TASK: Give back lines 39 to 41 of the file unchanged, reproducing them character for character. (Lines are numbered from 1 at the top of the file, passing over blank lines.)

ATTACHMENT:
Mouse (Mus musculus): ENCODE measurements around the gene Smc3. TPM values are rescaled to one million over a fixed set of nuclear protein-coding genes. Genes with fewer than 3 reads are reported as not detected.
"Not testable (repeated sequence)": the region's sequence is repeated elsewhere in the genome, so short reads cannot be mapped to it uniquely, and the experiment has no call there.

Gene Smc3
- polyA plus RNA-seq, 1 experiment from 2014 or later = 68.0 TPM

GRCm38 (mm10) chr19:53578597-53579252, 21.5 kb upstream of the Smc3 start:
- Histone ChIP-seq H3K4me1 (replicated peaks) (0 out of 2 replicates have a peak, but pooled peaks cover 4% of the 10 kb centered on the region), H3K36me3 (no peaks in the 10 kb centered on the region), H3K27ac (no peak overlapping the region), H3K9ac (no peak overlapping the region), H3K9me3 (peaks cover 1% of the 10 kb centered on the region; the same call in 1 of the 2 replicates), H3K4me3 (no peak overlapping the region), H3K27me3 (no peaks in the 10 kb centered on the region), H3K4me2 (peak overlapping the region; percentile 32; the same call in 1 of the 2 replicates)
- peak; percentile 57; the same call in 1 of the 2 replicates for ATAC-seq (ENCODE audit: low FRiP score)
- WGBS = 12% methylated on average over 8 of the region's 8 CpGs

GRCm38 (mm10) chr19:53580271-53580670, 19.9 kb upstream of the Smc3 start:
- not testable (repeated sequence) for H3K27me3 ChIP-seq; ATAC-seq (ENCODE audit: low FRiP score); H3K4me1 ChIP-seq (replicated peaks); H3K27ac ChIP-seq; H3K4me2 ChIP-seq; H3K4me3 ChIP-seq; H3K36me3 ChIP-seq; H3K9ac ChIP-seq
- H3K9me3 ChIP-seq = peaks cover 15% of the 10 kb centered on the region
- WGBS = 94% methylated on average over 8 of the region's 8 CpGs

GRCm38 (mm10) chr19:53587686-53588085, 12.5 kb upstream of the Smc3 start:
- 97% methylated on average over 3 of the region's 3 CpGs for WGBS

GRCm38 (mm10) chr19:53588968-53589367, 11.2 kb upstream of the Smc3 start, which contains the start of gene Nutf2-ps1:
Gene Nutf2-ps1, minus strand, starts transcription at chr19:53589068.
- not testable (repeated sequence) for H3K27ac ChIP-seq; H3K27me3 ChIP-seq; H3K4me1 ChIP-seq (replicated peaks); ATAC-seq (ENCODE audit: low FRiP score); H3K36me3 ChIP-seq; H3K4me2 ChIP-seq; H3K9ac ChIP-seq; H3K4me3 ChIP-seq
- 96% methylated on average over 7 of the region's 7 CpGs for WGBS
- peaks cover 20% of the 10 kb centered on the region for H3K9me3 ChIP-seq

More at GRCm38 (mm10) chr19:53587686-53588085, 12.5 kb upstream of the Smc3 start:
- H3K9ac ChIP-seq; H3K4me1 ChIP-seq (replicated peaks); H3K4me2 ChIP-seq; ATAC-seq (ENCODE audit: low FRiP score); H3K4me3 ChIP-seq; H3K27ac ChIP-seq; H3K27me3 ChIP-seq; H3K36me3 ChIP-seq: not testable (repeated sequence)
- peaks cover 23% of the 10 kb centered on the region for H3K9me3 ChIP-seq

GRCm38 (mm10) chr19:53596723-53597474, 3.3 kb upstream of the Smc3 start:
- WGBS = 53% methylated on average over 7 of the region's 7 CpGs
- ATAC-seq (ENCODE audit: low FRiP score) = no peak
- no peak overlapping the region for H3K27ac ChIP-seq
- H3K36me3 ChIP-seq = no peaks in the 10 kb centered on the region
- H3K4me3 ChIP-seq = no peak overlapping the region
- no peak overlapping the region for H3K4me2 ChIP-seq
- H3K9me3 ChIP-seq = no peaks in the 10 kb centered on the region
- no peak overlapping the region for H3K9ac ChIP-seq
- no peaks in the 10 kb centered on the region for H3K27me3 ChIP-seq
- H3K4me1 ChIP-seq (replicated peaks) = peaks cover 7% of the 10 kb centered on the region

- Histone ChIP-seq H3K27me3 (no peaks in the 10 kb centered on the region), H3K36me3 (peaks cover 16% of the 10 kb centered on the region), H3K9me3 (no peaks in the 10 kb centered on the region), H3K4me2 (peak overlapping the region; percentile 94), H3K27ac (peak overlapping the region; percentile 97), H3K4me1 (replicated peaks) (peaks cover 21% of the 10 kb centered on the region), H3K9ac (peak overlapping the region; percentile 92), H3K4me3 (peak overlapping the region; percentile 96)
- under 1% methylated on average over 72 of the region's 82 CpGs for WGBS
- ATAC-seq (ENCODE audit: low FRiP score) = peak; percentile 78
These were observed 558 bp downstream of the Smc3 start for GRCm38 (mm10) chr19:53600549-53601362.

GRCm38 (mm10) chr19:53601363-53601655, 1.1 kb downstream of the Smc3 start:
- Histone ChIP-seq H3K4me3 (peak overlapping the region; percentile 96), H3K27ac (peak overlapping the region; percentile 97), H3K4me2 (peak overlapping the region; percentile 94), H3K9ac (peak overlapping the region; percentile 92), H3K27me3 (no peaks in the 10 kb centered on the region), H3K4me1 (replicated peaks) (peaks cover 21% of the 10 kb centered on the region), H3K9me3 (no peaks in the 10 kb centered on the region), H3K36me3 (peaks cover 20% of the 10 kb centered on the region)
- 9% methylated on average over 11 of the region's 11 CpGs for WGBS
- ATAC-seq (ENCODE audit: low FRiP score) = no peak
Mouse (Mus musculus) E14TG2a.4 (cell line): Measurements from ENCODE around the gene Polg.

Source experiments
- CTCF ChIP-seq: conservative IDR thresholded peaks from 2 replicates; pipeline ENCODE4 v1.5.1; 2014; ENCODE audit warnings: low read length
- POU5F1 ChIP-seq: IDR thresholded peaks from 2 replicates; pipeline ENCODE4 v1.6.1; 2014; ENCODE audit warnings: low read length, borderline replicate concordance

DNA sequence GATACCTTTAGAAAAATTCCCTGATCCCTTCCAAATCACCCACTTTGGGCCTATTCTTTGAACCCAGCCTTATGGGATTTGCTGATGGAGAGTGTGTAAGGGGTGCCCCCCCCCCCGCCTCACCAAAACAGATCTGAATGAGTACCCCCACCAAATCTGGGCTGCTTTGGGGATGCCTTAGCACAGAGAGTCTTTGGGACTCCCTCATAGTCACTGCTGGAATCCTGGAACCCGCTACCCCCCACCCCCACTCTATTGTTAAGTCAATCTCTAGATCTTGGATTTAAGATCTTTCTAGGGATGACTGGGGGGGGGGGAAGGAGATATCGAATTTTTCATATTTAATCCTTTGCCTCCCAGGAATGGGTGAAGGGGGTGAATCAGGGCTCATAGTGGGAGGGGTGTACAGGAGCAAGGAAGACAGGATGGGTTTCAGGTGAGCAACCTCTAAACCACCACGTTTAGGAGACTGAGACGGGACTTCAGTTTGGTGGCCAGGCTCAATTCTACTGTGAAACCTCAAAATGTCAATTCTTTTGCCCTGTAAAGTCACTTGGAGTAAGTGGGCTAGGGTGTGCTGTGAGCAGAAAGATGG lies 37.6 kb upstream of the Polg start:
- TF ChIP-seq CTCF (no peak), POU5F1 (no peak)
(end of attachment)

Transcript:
- Histone ChIP-seq H3K4me3 (peak overlapping the region; percentile 96), H3K27ac (peak overlapping the region; percentile 97), H3K4me2 (peak overlapping the region; percentile 94), H3K9ac (peak overlapping the region; percentile 92), H3K27me3 (no peaks in the 10 kb centered on the region), H3K4me1 (replicated peaks) (peaks cover 21% of the 10 kb centered on the region), H3K9me3 (no peaks in the 10 kb centered on the region), H3K36me3 (peaks cover 20% of the 10 kb centered on the region)
- 9% methylated on average over 11 of the region's 11 CpGs for WGBS
- ATAC-seq (ENCODE audit: low FRiP score) = no peak